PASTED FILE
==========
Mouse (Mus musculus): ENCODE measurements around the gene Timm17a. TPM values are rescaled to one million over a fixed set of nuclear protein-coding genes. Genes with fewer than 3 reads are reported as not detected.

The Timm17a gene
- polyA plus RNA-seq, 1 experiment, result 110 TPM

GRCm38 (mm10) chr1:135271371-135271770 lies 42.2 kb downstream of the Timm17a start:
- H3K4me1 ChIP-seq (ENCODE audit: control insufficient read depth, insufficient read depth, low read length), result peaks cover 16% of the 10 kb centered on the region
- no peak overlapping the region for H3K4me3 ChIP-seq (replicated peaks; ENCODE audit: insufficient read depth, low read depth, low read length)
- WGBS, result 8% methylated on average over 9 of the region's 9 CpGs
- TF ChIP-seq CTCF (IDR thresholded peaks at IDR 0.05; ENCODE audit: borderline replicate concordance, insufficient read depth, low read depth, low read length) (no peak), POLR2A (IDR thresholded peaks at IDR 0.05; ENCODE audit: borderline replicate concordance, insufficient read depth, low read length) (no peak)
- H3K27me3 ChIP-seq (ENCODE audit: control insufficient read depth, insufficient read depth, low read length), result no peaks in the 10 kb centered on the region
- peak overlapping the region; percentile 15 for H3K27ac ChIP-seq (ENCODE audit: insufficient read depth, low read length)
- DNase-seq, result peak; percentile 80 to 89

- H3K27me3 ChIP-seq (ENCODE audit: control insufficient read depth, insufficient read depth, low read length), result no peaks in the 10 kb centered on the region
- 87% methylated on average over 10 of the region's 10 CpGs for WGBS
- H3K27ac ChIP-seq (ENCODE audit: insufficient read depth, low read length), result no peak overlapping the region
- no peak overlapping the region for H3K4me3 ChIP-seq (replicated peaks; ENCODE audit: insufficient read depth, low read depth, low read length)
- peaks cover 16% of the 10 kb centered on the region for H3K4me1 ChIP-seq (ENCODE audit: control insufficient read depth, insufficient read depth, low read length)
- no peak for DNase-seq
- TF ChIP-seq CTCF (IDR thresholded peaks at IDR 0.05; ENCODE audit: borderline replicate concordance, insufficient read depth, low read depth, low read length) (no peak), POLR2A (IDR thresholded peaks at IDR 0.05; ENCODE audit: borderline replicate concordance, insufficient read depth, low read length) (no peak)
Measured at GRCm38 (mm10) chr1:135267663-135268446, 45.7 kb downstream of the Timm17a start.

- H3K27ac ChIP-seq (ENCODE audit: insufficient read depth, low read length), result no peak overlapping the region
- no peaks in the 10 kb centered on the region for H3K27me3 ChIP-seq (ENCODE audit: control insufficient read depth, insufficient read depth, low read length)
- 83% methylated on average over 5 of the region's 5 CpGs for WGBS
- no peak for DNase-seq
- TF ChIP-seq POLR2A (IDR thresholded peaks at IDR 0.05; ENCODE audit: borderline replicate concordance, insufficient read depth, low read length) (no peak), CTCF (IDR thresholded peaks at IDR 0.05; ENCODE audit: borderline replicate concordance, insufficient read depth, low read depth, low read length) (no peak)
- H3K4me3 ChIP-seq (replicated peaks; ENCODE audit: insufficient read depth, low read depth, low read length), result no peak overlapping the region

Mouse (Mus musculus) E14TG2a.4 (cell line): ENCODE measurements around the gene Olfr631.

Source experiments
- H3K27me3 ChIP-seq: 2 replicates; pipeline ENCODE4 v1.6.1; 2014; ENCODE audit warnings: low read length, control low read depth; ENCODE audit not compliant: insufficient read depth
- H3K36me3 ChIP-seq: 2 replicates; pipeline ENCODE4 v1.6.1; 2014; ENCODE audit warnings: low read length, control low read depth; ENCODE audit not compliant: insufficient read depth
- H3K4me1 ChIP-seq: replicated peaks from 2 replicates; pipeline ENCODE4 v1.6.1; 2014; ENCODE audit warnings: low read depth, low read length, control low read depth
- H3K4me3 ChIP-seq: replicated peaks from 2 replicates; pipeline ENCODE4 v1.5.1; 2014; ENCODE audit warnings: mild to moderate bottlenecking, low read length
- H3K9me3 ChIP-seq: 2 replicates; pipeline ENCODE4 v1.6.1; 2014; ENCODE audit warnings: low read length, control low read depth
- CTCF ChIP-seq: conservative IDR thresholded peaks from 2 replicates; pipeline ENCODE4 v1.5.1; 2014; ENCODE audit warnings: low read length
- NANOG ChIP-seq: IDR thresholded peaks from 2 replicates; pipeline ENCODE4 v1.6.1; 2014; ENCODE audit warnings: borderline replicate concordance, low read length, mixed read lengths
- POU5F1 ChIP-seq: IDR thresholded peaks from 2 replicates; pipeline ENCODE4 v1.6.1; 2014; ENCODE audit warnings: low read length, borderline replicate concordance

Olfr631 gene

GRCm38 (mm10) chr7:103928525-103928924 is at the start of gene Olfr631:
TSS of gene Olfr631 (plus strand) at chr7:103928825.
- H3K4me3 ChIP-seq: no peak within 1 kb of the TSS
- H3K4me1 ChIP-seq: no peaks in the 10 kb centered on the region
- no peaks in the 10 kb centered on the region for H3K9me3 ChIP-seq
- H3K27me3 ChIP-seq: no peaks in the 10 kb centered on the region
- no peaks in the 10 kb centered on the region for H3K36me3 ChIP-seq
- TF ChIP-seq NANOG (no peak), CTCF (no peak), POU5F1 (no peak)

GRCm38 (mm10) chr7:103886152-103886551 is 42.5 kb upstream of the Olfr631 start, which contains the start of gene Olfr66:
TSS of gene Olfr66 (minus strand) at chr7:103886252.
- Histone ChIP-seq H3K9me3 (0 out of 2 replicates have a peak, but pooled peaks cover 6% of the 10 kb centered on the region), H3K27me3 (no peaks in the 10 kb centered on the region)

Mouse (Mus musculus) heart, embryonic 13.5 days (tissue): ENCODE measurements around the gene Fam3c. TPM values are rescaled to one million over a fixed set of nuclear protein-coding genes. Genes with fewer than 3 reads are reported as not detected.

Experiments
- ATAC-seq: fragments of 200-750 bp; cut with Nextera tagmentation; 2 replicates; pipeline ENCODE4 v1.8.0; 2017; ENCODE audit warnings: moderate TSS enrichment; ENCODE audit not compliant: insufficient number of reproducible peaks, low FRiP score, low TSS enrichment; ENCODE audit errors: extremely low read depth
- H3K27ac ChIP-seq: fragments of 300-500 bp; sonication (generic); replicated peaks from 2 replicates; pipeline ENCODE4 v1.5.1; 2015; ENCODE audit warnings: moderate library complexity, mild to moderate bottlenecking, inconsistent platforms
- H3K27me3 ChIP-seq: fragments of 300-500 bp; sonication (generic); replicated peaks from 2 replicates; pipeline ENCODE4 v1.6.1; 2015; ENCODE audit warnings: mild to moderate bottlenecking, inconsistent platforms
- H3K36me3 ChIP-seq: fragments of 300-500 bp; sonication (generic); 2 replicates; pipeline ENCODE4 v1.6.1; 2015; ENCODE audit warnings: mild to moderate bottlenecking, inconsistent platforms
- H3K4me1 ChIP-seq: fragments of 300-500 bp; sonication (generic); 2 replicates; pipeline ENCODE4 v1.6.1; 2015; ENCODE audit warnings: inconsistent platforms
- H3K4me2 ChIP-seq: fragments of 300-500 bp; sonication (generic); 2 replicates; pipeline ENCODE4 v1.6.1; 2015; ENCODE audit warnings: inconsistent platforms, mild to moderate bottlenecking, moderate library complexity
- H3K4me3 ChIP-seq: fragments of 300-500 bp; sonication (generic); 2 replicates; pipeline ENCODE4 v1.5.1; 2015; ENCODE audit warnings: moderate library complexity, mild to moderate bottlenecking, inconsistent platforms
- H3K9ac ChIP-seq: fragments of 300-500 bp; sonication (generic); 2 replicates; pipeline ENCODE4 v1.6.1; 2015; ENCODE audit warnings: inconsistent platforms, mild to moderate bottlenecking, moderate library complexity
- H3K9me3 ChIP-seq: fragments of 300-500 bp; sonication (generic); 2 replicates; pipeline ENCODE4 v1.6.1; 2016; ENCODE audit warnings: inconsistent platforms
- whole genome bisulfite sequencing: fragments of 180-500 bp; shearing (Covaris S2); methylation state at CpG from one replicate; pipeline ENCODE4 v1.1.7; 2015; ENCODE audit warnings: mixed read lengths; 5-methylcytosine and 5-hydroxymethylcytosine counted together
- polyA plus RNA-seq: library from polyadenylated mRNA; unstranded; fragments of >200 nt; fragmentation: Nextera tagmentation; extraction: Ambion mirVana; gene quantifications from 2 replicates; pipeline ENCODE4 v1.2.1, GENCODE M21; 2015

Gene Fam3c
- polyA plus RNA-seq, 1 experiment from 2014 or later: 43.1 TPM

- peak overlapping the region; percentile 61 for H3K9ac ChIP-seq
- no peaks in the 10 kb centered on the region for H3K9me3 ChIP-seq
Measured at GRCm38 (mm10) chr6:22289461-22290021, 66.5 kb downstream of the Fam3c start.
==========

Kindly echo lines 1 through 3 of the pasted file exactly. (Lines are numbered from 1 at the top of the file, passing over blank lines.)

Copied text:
Mouse (Mus musculus): ENCODE measurements around the gene Timm17a. TPM values are rescaled to one million over a fixed set of nuclear protein-coding genes. Genes with fewer than 3 reads are reported as not detected.

The Timm17a gene
- polyA plus RNA-seq, 1 experiment, result 110 TPM